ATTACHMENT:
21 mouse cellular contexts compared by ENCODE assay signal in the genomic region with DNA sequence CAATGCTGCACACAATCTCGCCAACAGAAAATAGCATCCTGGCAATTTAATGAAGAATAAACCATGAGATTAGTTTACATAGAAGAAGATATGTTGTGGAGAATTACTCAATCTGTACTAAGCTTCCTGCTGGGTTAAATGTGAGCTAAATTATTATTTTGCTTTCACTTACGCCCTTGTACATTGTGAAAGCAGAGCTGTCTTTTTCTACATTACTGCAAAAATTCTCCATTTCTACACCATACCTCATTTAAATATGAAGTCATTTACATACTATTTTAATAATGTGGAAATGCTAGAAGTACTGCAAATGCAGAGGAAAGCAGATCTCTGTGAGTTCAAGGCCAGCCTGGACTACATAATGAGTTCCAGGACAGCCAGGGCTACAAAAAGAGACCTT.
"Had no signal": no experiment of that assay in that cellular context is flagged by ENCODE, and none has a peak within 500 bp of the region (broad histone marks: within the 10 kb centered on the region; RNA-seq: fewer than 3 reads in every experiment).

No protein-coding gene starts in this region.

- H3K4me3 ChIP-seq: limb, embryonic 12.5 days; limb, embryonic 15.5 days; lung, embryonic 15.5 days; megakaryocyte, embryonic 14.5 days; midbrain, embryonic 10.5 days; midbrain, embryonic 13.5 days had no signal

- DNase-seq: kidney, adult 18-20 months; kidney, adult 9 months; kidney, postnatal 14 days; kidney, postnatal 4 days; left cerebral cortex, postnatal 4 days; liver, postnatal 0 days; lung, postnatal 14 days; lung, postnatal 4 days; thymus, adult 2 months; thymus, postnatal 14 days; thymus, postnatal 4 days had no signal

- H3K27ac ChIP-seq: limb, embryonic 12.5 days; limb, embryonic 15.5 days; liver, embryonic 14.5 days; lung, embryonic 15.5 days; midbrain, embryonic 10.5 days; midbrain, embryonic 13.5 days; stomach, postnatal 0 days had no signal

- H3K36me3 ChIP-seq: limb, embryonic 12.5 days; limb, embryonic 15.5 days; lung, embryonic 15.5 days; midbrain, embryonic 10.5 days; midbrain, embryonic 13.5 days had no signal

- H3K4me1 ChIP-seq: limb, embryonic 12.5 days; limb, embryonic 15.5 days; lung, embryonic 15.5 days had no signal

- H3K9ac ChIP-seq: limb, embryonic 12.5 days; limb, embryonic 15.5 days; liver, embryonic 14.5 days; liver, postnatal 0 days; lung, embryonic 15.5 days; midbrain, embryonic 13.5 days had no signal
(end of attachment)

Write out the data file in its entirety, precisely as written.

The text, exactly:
21 mouse cellular contexts compared by ENCODE assay signal in the genomic region with DNA sequence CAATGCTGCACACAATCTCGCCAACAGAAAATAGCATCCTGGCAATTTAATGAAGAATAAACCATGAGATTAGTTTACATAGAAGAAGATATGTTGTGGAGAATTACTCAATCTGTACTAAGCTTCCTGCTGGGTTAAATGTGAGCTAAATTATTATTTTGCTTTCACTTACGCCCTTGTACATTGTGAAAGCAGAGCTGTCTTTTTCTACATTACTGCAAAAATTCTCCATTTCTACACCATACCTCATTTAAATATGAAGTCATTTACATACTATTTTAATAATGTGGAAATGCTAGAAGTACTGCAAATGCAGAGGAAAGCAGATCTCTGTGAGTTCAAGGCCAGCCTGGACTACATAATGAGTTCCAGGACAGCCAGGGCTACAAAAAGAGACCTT.
"Had no signal": no experiment of that assay in that cellular context is flagged by ENCODE, and none has a peak within 500 bp of the region (broad histone marks: within the 10 kb centered on the region; RNA-seq: fewer than 3 reads in every experiment).

No protein-coding gene starts in this region.

- H3K4me3 ChIP-seq: limb, embryonic 12.5 days; limb, embryonic 15.5 days; lung, embryonic 15.5 days; megakaryocyte, embryonic 14.5 days; midbrain, embryonic 10.5 days; midbrain, embryonic 13.5 days had no signal

- DNase-seq: kidney, adult 18-20 months; kidney, adult 9 months; kidney, postnatal 14 days; kidney, postnatal 4 days; left cerebral cortex, postnatal 4 days; liver, postnatal 0 days; lung, postnatal 14 days; lung, postnatal 4 days; thymus, adult 2 months; thymus, postnatal 14 days; thymus, postnatal 4 days had no signal

- H3K27ac ChIP-seq: limb, embryonic 12.5 days; limb, embryonic 15.5 days; liver, embryonic 14.5 days; lung, embryonic 15.5 days; midbrain, embryonic 10.5 days; midbrain, embryonic 13.5 days; stomach, postnatal 0 days had no signal

- H3K36me3 ChIP-seq: limb, embryonic 12.5 days; limb, embryonic 15.5 days; lung, embryonic 15.5 days; midbrain, embryonic 10.5 days; midbrain, embryonic 13.5 days had no signal

- H3K4me1 ChIP-seq: limb, embryonic 12.5 days; limb, embryonic 15.5 days; lung, embryonic 15.5 days had no signal

- H3K9ac ChIP-seq: limb, embryonic 12.5 days; limb, embryonic 15.5 days; liver, embryonic 14.5 days; liver, postnatal 0 days; lung, embryonic 15.5 days; midbrain, embryonic 13.5 days had no signal